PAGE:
A few years back, a Midwestern billionaire boasted that he could earn 50% per year on a portfolio of ordinary common stocks. As usual, there was one condition.

Or maybe that's just a Wall Street legend. After all, it's been hotly debated for years. So, you tell me: Did this guy ever really make that claim? If so, would he do it? And what was that one condition?

Enter a flock of Jayhawks
While we argued over who said what, a bunch of kids from the University of Kansas actually did something about it. They went straight to the source, and asked him:

Did the man known as the world's greatest investor really make that guarantee? And more importantly, would he stand by it today?

You'll be surprised how he would do it
As it turns out, to earn that 50% per year -- essentially doubling your money every 20.5 months -- this guy wouldn't buy the blue-chip consumer giants like American Express that made him a legend.

He wouldn't even buy his own $150 billion company. He'd buy obscure companies with names you've probably never heard. How do I know? He told us. Remember that one condition?

Well, he would only guarantee you 50% per year ... if he had less than $1 million to invest. You read that right, less. That's because he would be loading up on largely undiscovered, thinly traded small companies -- the one spot in the market where individual investors like us have an advantage over the pros.

Why Warren Buffett wishes he were you
You knew it was Buffett, didn't you? Well, can you guess why he wishes he were you? Because he has too much money. Yeah, I know that sounds nuts. After all, the big money on Wall Street has all the advantages, right?

Maybe not. For one thing, the pros have way more than $1 million to invest, so they can't mess around with great "small" companies -- at least, not without risking running up the price or buying a controlling stake in the firm.

That's one reason why you see so much trading volume in familiar names and large-cap stocks. Take a look at these stocks among the most widely owned and heavily traded on the NYSE.


Market Capitalization

Average Volume

Pfizer (NYSE:PFE)

$147 billion

52 million

Nokia (NYSE:NOK)

$49 billion

24 million

Motorola (NYSE:MOT)

$19 billion

38 million

Qwest (NYSE:Q)

$7 billion

25 million

Corning (NYSE:GLW)

$25 billion

14 million

Data from Yahoo! Finance.

And over on the Nasdaq? Check out eBay (NASDAQ:EBAY) and Cisco (NASDAQ:CSCO), trading nearly 17 million shares and 45 million shares a day respectively. On Wall Street, they call this "liquidity." I call it "the usual suspects buying and selling the same old stocks to each other."

Whatever you call it, if you've got half a billion to put to work this afternoon, you'd better buy something big like everybody else. But don't expect to be dazzled; those usual suspects don't have many doubles left in the tank -- much less one every 20 months or so.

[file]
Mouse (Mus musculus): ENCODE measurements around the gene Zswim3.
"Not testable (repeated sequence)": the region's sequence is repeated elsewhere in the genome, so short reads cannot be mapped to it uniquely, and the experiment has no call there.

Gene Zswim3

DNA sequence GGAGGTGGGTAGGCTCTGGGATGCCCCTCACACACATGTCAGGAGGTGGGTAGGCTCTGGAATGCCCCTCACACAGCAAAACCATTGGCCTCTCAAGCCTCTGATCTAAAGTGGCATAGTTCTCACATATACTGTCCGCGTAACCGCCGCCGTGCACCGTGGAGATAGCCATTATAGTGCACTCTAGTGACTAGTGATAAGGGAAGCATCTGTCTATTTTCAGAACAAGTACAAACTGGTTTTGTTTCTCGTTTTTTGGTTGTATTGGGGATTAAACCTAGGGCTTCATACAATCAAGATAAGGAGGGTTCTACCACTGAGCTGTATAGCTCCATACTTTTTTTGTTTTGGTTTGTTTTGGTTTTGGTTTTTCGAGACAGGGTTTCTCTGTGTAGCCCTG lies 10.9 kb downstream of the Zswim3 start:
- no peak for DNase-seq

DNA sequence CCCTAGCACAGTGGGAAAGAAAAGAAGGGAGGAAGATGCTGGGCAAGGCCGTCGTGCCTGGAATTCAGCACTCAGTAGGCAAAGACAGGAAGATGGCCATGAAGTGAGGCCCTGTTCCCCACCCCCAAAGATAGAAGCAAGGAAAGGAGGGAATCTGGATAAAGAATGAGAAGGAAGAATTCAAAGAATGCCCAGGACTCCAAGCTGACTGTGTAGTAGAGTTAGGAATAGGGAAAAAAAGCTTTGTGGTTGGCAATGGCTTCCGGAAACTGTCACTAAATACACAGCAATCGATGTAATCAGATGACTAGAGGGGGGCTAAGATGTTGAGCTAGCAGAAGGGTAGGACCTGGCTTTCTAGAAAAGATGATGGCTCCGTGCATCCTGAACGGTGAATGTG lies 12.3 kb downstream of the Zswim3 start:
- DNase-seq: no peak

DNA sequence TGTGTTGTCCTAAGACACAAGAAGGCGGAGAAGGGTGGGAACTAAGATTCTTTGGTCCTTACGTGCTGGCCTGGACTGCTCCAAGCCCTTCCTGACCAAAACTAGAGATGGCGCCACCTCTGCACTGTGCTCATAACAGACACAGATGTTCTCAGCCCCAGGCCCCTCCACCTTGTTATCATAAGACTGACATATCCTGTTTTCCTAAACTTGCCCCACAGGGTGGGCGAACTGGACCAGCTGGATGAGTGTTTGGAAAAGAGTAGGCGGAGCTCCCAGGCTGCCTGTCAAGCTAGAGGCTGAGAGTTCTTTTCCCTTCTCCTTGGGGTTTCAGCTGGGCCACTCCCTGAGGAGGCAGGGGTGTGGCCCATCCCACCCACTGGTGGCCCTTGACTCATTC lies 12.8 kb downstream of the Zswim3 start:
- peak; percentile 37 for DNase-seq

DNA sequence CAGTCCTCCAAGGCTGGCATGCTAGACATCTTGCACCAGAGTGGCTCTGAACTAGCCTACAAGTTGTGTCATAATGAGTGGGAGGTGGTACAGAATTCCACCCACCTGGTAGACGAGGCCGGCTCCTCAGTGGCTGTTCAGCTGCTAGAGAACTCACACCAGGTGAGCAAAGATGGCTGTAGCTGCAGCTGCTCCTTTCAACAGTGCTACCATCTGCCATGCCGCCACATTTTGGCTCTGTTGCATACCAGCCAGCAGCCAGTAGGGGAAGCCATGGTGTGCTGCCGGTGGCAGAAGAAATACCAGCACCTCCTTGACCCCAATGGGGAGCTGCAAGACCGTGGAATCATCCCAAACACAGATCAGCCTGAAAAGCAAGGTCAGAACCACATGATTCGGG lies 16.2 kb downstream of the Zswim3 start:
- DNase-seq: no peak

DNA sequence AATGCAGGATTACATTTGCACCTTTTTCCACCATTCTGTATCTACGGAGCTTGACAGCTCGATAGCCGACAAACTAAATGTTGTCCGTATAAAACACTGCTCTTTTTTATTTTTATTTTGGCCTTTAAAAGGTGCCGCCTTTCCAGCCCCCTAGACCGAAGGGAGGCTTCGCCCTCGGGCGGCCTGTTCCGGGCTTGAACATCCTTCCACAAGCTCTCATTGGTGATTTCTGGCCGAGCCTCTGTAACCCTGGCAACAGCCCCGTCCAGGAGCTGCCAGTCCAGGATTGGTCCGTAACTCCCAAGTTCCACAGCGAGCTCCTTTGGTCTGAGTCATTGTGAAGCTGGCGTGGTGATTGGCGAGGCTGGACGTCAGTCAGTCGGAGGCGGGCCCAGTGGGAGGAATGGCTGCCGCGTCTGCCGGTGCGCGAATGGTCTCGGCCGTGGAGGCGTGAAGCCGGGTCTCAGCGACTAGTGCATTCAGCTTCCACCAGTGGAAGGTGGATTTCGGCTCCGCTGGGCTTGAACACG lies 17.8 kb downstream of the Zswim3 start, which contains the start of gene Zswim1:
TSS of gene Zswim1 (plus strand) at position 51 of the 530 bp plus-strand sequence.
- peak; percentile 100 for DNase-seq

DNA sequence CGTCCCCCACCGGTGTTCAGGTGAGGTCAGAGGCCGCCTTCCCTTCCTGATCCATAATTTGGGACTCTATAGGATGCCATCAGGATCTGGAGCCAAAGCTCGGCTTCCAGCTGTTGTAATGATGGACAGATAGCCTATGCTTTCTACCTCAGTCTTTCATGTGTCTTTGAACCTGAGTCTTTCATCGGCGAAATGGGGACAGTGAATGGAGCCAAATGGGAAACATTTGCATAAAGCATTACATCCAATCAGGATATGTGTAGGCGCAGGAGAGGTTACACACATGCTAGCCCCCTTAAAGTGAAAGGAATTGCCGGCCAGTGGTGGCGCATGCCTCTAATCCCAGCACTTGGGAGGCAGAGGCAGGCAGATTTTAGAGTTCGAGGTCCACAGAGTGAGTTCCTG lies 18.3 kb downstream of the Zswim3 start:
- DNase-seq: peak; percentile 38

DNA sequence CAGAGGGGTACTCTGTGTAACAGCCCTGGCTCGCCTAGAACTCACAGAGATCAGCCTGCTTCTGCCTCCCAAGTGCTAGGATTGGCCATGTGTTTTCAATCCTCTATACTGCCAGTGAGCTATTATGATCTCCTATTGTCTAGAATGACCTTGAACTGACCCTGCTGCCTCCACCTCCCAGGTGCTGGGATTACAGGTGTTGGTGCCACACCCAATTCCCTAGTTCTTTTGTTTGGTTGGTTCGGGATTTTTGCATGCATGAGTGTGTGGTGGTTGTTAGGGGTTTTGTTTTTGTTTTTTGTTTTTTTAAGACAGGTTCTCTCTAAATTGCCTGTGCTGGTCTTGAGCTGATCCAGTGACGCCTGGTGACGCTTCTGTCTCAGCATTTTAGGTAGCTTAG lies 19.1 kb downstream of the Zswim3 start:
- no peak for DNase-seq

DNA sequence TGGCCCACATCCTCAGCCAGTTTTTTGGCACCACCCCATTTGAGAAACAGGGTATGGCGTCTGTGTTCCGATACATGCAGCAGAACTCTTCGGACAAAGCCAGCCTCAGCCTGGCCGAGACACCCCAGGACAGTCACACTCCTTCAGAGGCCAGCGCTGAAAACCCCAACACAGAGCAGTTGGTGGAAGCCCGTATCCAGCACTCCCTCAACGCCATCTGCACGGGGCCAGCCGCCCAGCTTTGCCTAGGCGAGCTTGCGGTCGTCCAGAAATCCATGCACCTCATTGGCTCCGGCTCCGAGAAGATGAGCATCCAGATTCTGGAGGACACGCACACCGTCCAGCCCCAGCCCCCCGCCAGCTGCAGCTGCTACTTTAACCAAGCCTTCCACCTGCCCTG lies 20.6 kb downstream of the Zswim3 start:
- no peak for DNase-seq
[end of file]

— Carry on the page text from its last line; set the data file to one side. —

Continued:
Wait a minute! Aren't small companies risky?
Not necessarily, at least over the long term. Ibbotson Associates tracks stock returns by "style" and market cap. According to Ibbotson, you could have invested $1,000 in Ibbotson's large-cap universe back in 1927, and you'd have about $2 million 76 years later. Not bad.

If you'd bought small-cap value stocks instead, you'd have more like $30 million. Of course, the word "value" here is critical. In fact, I'm more and more convinced that combining small-company potential with old-school valuation may be the missing link between big profit potential and Warren Buffett's legendary returns.

Motley Fool co-founder Tom Gardner hammered this lesson into my head years ago, when I helped him launch his Motley Fool Hidden Gems newsletter. So I know firsthand how fantastic the returns can be when you focus on unloved, obscure, and (most importantly) underpriced small companies.

"Be greedy when others are fearful"
That's something else I heard from Buffett. I was saying that back in March, and I still think it’s true. I don’t blame you for picking your spots, but this market is still a great opportunity for long-term, small-cap investors like us. Remember, small caps perform notoriously well coming out of recessions.

By all indications, Tom Gardner's Hidden Gems team agrees with me. The team is putting real money where its mouth is -- to the tune of $250,000. So far, so good. Eighty percent of their positions are in positive territory -- including gains of 75% and 112%. Fantastic.

Best of all, you can check it out for yourself without any risk whatsoever. Check out the entire Hidden Gems service. If you're not convinced at any point during the first 30 days it’s for you, I'll personally make sure you don't pay a cent. Even Buffett would like that. To learn more about this special free trial offer and to check out the real-money portfolio, click here.

This article was originally published Feb. 10, 2006. It has been updated.

Paul Elliott doesn't own any of the stocks mentioned. The Motley Fool owns shares of American Express. eBay is a Stock Advisor recommendation. Motley Fool Options recommended a bull call spread on eBay. Pfizer, Nokia, and American Express are Inside Value recommendations. The Fool has a disclosure policy.